I installed a 960 engine from a 1993 volvo into my 1995 960 volvo, I used the wireing horness that was already installed in the 1995 volvo since the connection on the 1993 engine was different. I have yet to be able to get the 1993 engine to start.I seem not to get any fire at my ignition coils. I've checked my cam position and crank shaft sensors as well made all ground wires are properly connected. What else might I look for to resolve this problem
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1995 Volvo 960 Question: what would cause no fire to ignition coils other than improper grounding
Bret Bodas January 07, 2010, 09:50Master
There is a ground wire by the left motor mount, this can be quite hard to tighten, and if it is loose t won't start. Also, check the ECT sensor, they often fail and cause a no-start problem. Are you getting and fault codes?
Answer #2Dallas13 September 27, 2011, 15:32Rookie
I may be able to help you and it can be very simple. My 1993 960 had starting problems, that is, the starter worked but no ignition and probably the fuel pump didn't work either. The ESW transmission light flashed so I thought I had the PHP? switch problem that is mentioned on the Web. But sometimes it fired off as if nothing was wrong.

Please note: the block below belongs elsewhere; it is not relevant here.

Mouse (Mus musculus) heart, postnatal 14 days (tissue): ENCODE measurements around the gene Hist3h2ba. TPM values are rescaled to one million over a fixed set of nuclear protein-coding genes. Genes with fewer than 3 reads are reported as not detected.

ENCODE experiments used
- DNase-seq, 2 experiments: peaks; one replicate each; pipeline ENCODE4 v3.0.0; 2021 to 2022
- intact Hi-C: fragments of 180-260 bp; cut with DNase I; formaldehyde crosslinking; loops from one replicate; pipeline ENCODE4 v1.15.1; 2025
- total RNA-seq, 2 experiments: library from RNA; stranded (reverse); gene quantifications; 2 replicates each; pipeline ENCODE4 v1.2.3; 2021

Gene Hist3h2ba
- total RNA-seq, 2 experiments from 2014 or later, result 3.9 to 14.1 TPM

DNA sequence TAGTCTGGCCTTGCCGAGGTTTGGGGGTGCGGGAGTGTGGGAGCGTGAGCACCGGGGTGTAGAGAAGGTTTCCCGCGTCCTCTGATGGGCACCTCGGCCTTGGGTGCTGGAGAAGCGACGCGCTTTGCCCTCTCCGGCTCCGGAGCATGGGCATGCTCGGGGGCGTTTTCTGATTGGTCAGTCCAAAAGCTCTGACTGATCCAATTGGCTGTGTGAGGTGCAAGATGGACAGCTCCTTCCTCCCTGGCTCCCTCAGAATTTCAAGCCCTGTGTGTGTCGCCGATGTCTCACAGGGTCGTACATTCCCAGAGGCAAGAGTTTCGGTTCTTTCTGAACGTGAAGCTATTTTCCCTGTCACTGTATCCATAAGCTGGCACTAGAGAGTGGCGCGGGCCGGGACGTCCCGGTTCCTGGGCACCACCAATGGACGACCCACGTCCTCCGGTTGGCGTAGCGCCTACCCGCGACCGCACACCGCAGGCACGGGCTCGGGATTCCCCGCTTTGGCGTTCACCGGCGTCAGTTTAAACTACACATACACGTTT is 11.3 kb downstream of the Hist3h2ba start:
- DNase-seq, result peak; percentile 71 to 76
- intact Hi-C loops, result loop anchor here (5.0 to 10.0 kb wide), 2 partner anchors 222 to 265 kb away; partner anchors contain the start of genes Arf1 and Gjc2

Two Volvo dealers had no idea. I checked the usual like the groung wire connected to the left (driver side) motor mount. While checking from above I moved a black cable and I heard a whinning noise that is the injectors or something (the start key was on.) The noise is normal because I jumped into the car and it started!
I followed the cable and it connects to a relay. The connection was loose, that is, the connection is under the relay and gravity pulled against the connection. Let me describe where the relay is located.
Stand in front of the car with the hood up. On the drivers side lean over and touch the black terminal box that sits on the side of the wheel well. Just to the right (as you stand) are two gray relays. They are just in front of the shock/strut tower. Make sure the connections are not loose.
Also remember that 75% of all faults you can see or hear.